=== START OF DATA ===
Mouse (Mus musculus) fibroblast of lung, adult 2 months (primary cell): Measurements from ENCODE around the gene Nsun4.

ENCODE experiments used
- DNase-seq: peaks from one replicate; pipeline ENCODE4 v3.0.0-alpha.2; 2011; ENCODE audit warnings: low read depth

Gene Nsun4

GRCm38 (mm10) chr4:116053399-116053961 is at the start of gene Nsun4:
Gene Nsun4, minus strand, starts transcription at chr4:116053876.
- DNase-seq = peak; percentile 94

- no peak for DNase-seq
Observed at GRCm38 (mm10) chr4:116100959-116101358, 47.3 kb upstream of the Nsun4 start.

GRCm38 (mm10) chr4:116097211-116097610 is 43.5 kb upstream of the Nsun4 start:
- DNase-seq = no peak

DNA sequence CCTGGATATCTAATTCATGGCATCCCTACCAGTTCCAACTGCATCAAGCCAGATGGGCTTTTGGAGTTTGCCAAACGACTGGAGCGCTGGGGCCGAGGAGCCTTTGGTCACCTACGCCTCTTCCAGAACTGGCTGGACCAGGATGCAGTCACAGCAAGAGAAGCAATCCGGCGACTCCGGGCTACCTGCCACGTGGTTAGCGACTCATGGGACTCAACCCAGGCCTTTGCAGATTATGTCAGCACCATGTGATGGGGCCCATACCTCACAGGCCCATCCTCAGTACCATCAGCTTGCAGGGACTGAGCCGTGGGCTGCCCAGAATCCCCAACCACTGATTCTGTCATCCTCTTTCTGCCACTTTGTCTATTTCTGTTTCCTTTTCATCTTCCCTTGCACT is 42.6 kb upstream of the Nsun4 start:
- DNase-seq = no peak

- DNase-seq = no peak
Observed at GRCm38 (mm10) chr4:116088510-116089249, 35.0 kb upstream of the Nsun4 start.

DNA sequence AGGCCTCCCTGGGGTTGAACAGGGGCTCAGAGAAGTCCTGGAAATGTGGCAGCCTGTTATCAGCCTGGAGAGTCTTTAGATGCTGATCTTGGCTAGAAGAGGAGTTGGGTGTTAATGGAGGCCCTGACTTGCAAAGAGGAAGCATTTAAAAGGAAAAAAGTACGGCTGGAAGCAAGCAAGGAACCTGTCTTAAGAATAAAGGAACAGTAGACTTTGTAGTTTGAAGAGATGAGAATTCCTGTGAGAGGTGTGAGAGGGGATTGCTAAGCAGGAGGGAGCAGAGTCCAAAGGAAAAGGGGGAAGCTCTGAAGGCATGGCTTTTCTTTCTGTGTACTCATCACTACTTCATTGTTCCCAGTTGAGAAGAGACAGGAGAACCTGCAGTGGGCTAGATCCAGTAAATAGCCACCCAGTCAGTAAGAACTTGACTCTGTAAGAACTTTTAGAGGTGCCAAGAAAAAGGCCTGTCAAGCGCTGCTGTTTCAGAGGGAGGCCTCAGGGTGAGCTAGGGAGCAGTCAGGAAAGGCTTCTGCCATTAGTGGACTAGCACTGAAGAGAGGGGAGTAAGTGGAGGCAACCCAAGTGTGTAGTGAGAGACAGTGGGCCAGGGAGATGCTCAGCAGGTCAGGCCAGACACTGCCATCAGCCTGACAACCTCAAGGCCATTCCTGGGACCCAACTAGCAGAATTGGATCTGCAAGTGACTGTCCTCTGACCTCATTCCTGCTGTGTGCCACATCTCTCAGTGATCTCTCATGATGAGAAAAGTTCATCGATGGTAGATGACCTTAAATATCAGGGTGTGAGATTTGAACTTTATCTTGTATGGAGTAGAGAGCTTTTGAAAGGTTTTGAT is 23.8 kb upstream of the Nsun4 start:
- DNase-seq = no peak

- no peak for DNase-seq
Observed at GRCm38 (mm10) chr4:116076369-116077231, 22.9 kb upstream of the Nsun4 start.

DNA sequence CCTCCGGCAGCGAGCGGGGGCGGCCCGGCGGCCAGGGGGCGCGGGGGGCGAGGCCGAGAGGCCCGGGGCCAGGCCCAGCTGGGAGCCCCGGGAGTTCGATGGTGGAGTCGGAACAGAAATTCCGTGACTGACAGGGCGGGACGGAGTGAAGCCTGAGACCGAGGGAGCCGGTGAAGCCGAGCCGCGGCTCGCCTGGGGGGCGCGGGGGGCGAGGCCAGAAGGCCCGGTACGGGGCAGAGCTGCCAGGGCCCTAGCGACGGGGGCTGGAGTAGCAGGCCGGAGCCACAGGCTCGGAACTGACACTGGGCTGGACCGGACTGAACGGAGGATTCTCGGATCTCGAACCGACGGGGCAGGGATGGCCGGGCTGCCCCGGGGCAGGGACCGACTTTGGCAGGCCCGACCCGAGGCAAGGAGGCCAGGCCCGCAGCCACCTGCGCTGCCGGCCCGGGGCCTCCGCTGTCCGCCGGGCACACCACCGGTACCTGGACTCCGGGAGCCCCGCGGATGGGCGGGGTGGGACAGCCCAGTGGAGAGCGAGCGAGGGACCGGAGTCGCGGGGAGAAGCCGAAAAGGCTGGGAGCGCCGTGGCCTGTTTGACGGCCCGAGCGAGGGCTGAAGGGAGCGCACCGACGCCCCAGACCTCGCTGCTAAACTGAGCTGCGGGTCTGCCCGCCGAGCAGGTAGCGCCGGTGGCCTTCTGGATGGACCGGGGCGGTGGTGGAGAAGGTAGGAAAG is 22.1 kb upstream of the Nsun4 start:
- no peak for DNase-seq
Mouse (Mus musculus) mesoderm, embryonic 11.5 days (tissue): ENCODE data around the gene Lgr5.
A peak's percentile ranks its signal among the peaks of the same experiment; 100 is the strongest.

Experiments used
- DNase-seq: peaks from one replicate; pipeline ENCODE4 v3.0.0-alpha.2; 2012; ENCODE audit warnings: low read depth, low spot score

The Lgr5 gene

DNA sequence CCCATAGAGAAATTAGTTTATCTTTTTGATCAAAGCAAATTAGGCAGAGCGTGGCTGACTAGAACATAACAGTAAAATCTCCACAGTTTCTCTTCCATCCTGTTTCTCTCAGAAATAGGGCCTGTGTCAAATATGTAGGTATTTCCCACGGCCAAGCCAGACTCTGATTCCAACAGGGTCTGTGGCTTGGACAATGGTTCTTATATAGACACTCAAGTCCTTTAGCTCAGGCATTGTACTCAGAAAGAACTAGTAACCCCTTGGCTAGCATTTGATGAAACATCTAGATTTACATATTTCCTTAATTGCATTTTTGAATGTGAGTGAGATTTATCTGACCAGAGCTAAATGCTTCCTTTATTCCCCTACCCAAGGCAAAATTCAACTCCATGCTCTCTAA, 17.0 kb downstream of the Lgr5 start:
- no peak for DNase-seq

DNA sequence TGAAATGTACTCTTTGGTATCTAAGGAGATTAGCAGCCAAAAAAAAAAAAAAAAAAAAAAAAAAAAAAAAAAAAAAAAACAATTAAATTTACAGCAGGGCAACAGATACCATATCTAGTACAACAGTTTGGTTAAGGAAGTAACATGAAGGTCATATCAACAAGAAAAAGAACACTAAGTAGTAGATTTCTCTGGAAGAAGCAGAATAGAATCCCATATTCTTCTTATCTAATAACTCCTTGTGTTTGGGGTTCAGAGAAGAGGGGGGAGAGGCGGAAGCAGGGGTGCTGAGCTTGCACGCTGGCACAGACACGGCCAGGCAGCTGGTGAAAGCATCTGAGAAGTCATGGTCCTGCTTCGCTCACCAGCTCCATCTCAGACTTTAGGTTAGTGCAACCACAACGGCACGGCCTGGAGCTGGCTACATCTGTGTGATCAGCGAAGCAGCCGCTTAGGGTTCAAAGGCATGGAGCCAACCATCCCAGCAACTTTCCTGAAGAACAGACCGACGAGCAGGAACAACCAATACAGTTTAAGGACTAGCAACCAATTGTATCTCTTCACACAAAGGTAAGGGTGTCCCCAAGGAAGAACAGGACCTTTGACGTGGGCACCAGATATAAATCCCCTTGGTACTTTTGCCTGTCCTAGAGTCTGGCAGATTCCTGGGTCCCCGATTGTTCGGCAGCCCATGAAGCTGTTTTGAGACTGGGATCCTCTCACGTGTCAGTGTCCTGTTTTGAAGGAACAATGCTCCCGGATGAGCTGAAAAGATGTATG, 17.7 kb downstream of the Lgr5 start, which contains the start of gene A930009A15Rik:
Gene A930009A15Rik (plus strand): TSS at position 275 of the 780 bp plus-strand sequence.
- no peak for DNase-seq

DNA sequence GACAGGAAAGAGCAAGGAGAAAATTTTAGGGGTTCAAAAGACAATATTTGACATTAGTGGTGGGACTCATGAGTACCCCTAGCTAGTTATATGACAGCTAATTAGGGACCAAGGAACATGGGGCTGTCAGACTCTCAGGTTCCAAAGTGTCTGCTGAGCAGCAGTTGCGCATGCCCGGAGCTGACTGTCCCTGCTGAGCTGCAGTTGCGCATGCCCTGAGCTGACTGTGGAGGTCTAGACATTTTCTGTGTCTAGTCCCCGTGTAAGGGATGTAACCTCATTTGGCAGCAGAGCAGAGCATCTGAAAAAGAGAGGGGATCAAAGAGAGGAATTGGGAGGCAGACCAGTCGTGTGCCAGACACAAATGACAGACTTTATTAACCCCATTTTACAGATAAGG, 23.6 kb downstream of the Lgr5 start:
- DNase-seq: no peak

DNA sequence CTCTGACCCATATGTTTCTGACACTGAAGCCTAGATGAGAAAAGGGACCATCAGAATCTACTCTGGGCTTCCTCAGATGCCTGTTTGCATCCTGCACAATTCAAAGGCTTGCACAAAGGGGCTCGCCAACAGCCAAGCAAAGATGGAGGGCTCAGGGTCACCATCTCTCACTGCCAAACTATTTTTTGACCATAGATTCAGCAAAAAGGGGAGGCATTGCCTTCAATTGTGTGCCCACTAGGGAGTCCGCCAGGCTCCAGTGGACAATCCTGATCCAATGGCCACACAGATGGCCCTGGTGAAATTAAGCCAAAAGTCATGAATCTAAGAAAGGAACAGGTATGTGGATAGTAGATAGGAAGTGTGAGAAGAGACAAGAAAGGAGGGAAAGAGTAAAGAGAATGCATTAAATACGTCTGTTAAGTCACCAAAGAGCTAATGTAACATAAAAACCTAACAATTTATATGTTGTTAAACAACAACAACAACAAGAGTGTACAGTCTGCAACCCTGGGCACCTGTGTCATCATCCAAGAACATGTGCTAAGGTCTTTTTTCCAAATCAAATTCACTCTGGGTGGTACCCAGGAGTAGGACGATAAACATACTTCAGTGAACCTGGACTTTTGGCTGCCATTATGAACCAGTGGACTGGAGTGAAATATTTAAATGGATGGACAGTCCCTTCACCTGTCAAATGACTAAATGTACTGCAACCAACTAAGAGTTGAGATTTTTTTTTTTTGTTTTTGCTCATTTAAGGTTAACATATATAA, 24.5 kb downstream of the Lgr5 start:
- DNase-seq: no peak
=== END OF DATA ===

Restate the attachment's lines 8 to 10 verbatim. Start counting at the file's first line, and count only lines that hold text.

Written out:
- no peak for DNase-seq
Observed at GRCm38 (mm10) chr4:116100959-116101358, 47.3 kb upstream of the Nsun4 start.

GRCm38 (mm10) chr4:116097211-116097610 is 43.5 kb upstream of the Nsun4 start: